College Sports

ACC men’s basketball tournament capsules

North Carolinas Marcus Paige reacts after sinking a three-point basket in the second half against Duke on Saturday at the Smith Center in Chapel Hill.
North Carolinas Marcus Paige reacts after sinking a three-point basket in the second half against Duke on Saturday at the Smith Center in Chapel Hill. rwillett@newsobserver.com

The ACC tournament will starts Tuesday in Greensboro. Here is a capsule look at the teams:

No. 1 Virginia

Record: 28-2 overall, 16-2 ACC

Coach: Tony Bennett (4-4 ACC tournament)

Key player: Sophomore guard London Perrantes (6.3 ppg, 4.7 apg)

Key question: Can the Cavaliers repeat without their best player?

Plus: The Cavaliers have been there, done that. Unlike last season’s group, which hadn’t tasted postseason success – Bennett had been just 1-4 in the ACC tournament and the school hadn’t won the ACC title since 1976 – this group has last year’s championship experience to draw on.

Plus, the way Virginia wants to win, with a grinding defense, the Cavaliers are suited perfectly for the half-court nature of the postseason.

Minus: Junior wing Justin Anderson was tearing up anything in his path before he broke a finger on his shooting hand Feb. 7. He was expected back for Saturday’s game at Louisville but had an appendectomy, so his status is unclear.

Anderson already was the perfect fit for Bennett’s system with his athleticism and tenacity on defense. With his shooting improvement this season, 48.4 percent from 3-point range up almost 20 percentage points, he had become one of the best players in college basketball.

The Cavaliers went 7-1 without him, against mostly subpar competition, but the postseason is a different animal.

Bottom line: Like Duke without Kyrie Irving or UNC without Kendall Marshall before them, it almost seems cruel to ask Virginia to win without Anderson. Still, with the way the Cavaliers play defense, they have a puncher’s chance to go back-to-back.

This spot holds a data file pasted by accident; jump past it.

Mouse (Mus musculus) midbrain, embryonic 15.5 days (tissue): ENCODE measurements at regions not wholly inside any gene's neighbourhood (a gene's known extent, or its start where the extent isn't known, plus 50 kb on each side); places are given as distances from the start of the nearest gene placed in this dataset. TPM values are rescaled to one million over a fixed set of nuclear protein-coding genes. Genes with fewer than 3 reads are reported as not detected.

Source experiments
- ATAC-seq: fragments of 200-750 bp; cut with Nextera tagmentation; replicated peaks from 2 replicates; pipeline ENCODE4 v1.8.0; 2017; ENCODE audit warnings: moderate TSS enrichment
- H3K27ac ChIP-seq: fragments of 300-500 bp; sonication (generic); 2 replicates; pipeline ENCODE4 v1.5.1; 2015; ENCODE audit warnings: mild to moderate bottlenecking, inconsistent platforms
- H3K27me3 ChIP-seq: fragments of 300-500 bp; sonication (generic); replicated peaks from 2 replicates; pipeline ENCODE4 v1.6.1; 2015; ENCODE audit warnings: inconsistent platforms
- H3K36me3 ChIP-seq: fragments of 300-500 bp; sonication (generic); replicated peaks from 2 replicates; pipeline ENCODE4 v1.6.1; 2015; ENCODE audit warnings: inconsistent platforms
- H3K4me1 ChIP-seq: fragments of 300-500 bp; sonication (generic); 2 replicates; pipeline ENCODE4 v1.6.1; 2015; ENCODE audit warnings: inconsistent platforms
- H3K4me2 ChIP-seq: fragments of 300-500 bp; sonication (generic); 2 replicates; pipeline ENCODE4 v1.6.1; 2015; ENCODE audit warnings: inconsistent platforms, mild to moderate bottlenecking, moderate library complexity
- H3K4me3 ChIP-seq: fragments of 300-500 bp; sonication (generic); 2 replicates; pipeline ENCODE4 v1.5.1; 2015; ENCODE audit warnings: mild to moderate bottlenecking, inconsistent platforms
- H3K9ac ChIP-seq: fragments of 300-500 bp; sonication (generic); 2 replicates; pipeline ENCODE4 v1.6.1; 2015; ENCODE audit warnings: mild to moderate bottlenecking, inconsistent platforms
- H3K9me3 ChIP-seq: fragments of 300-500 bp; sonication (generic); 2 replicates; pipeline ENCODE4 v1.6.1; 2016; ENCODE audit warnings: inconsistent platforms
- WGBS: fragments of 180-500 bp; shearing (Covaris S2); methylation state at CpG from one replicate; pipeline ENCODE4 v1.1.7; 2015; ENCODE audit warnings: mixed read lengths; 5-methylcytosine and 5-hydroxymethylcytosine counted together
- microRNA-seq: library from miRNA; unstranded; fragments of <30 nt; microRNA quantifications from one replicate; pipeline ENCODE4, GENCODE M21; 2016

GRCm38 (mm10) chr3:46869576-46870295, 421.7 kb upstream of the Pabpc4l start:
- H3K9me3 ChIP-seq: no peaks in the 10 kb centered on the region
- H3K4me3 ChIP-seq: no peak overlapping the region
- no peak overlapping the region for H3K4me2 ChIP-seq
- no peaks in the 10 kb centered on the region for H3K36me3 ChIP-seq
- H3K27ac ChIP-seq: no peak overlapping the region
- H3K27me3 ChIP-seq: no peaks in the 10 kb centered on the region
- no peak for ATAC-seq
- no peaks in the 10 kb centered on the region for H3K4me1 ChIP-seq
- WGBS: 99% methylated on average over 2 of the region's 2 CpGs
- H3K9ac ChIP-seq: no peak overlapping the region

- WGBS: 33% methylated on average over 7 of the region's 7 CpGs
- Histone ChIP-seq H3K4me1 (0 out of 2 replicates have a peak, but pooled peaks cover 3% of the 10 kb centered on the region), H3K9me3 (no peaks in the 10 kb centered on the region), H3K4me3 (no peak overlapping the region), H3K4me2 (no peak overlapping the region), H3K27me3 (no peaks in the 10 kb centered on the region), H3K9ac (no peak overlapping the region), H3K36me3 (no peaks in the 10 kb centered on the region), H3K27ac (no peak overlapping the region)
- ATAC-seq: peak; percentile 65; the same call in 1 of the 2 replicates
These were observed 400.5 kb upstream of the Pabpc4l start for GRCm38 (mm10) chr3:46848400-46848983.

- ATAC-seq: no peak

No. 2 Duke

Record: 28-3 overall, 15-3 ACC

Coach: Mike Krzyzewski (55-20 ACC tournament)

Key player: Freshman guard Tyus Jones (11.8 ppg, 5.7 apg)

Key question: Will Duke play enough defense to win three games?

Plus: Freshman forward Jahlil Okafor, the ACC Player of the Year, probably will be the No. 1 pick in the NBA draft, but he might not be the best freshman on the roster. Point guard Jones has been utterly preposterous in Duke’s biggest games this season. He averaged 17.8 points and shot 49 percent in five games against Notre Dame, UNC and Virginia.

Guard Quinn Cook has shown tremendous growth and maturity as a senior and has been Duke’s most reliable shooter.

Okafor has been as dominant an any ACC big man since Tim Duncan.

Minus: Duke’s plethora of offensive skill does not translate on the defensive end. Krzyzewksi has even gone to a zone to hide some flaws. Okafor (22 blocks in 17 ACC games) has not been the rim protector Krzyzewski had hoped. Jones is superb with the ball, and clutch in late-game situations, but his size (listed at 6-foot-1 and 190 pounds, generous on both fronts) can be exploited on the defensive end.

Bottom line: This is Duke’s tournament to lose. Because of Okafor this team can win without the 3-pointer. Other Duke teams, certainly of the recent vintage, would be sunk without a strong shooting game. A potential matchup with N.C. State on Thursday could be Duke’s most difficult hurdle to a 20th ACC title.